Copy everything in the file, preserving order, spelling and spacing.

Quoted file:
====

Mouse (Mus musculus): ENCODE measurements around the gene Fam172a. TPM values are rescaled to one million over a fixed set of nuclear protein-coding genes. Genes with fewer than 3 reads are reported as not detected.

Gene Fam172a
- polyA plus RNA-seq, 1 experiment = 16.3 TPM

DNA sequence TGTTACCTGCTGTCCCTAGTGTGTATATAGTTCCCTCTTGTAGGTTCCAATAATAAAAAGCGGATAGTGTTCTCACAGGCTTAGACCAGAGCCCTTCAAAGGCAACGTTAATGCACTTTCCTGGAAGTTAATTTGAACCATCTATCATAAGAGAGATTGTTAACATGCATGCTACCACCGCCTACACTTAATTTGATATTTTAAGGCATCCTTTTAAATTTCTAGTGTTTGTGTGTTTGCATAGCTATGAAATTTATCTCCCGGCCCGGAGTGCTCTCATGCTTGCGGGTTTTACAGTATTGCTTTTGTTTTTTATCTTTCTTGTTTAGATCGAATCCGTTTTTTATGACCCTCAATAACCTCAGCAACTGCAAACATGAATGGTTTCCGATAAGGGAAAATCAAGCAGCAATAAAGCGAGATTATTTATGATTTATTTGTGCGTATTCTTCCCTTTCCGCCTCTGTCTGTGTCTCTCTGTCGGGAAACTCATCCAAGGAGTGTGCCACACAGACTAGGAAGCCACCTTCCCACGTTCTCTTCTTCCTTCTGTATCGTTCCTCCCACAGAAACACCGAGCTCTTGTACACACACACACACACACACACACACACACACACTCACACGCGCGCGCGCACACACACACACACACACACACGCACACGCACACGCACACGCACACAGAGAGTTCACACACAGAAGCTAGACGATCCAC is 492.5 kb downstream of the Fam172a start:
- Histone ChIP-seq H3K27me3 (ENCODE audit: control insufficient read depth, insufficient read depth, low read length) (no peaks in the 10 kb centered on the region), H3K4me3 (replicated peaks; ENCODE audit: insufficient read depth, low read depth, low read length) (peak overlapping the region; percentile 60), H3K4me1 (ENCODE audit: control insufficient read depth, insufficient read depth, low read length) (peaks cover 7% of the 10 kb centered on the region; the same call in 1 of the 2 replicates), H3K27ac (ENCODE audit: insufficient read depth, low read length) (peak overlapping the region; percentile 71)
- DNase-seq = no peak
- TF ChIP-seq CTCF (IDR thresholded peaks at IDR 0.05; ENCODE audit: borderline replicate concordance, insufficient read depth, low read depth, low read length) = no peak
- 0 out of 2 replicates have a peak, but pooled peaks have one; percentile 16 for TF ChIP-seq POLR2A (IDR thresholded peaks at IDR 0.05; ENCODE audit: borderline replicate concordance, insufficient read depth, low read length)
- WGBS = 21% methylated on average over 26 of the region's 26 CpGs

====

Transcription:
Mouse (Mus musculus): ENCODE measurements around the gene Fam172a. TPM values are rescaled to one million over a fixed set of nuclear protein-coding genes. Genes with fewer than 3 reads are reported as not detected.

Gene Fam172a
- polyA plus RNA-seq, 1 experiment = 16.3 TPM

DNA sequence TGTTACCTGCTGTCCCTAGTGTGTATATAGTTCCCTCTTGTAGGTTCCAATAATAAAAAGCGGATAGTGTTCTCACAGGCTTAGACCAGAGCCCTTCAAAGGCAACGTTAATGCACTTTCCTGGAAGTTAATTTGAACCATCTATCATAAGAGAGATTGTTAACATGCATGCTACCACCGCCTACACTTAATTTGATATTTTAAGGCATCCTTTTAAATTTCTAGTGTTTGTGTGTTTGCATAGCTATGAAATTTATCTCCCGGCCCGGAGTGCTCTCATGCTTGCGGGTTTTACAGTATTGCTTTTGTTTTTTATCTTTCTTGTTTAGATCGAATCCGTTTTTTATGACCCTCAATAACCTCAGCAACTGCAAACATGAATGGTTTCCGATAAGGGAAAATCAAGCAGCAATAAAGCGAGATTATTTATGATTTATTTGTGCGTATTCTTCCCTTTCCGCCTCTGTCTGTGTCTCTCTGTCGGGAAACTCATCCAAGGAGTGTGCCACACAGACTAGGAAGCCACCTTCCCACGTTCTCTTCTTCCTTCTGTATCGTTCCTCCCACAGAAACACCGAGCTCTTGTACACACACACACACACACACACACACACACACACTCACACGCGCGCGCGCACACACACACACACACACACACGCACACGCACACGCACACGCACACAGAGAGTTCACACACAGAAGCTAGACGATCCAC is 492.5 kb downstream of the Fam172a start:
- Histone ChIP-seq H3K27me3 (ENCODE audit: control insufficient read depth, insufficient read depth, low read length) (no peaks in the 10 kb centered on the region), H3K4me3 (replicated peaks; ENCODE audit: insufficient read depth, low read depth, low read length) (peak overlapping the region; percentile 60), H3K4me1 (ENCODE audit: control insufficient read depth, insufficient read depth, low read length) (peaks cover 7% of the 10 kb centered on the region; the same call in 1 of the 2 replicates), H3K27ac (ENCODE audit: insufficient read depth, low read length) (peak overlapping the region; percentile 71)
- DNase-seq = no peak
- TF ChIP-seq CTCF (IDR thresholded peaks at IDR 0.05; ENCODE audit: borderline replicate concordance, insufficient read depth, low read depth, low read length) = no peak
- 0 out of 2 replicates have a peak, but pooled peaks have one; percentile 16 for TF ChIP-seq POLR2A (IDR thresholded peaks at IDR 0.05; ENCODE audit: borderline replicate concordance, insufficient read depth, low read length)
- WGBS = 21% methylated on average over 26 of the region's 26 CpGs